Congressmen: Connecticut High-Speed Rail Still On Track
Republican Congress Slams National Fast-Train Plan
April 15, 2011
New Republican-driven federal budget cuts have severely damaged the Obama administration's high-speed rail plan, but Congressional leaders still say the Northeast Corridor project — including Connecticut's line — is viable.
They acknowledge, though, that the race for the shrinking pot of money has grown more urgent. Most of the Congressional delegations from Connecticut, Massachusetts and Vermont jointly wrote Thursday to Transportation Secretary Ray LaHood to press their campaign to get $227 million for Connecticut's Springfield-to-New Haven project.
"We should get what we can now," U.S. Rep. John Larson, D-1st District, said Thursday.
Connecticut wants $227 million of $2 billion that LaHood will award this spring. Twenty-three other states, Amtrak and the District of Columbia all are competing for a share of that money.
"I feel confident about this. Connecticut has more skin in the game proportionately than any other state in the nation, and that's important to this administration," Larson said.
Sen. Richard Blumenthal, D-Conn., acknowledged that the Republican cuts mean there's money on the table, but that the delegation and Gov. Dannel P. Malloy will push harder to get the state a substantial share.
"I will fight for Connecticut's full request. I remain confident that the U.S. Department of Transportation will recognize the compelling merits of Connecticut's program," Blumenthal said.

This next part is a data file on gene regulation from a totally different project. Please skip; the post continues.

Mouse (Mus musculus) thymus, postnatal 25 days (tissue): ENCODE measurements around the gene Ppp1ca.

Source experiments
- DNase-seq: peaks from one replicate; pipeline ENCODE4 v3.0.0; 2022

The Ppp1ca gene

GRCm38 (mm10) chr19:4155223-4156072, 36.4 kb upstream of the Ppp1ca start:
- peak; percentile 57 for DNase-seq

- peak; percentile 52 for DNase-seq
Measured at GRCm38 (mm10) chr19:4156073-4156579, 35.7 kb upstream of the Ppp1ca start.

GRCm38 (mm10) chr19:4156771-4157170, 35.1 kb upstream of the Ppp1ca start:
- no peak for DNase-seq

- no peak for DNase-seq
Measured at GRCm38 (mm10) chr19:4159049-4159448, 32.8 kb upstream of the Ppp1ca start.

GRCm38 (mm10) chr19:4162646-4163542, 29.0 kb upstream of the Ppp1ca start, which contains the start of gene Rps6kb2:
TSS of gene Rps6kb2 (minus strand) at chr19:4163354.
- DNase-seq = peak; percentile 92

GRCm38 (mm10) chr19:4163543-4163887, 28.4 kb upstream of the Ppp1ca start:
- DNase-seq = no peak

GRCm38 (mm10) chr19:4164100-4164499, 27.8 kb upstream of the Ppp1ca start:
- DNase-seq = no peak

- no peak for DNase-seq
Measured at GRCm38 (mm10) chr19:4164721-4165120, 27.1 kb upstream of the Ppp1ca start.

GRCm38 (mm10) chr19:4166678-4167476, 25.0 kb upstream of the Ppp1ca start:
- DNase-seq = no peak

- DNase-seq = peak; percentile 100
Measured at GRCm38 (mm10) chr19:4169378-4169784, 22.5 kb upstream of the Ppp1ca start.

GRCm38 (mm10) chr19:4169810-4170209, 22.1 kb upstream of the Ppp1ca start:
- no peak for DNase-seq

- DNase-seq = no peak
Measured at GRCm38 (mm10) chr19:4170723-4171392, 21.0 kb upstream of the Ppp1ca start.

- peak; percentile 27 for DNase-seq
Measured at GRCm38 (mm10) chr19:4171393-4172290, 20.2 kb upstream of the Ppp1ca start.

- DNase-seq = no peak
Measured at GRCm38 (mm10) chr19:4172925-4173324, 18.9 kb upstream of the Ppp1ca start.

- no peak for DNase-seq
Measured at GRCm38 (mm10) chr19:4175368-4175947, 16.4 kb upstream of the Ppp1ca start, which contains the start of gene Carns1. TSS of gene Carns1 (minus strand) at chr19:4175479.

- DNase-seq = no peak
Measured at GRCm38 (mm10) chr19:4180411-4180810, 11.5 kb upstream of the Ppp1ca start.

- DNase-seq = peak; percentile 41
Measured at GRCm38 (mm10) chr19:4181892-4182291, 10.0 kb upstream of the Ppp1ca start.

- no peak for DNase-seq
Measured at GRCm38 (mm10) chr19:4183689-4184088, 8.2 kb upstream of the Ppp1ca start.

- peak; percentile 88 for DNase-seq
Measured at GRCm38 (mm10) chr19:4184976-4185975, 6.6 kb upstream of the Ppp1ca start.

Republicans in Congress this week cut $1 billion in high-speed train grants from the current federal budget, stranding, at least temporarily, dozens of states that already have begun planning or design work. Most have counted on competing for a steady flow of federal grants over the next several years to build fast-train lines, but the tea party wing of the GOP wants to cut off funding altogether.
Part of this week's budget deal also chops $400 million from the extra $2.4 billion that became available this winter when Florida's new Republican governor scuttled his state's project and rejected its federal aid.
Other states — including those along Amtrak's heavily used Northeast Corridor route — saw that as a potential windfall, since LaHood immediately pledged to route the $2.4 billion to states still committed to rail projects.
The letter to LaHood promotes the Connecticut project as one that can be built quickly, becoming a model for the nation. The letter was signed by the entire delegations of Vermont and Connecticut. Missing are the names of four Massachusetts' congressmen, who are all Democrats, and Republican Sen. Scott Brown.
Reprinted with permission of the Hartford Courant.
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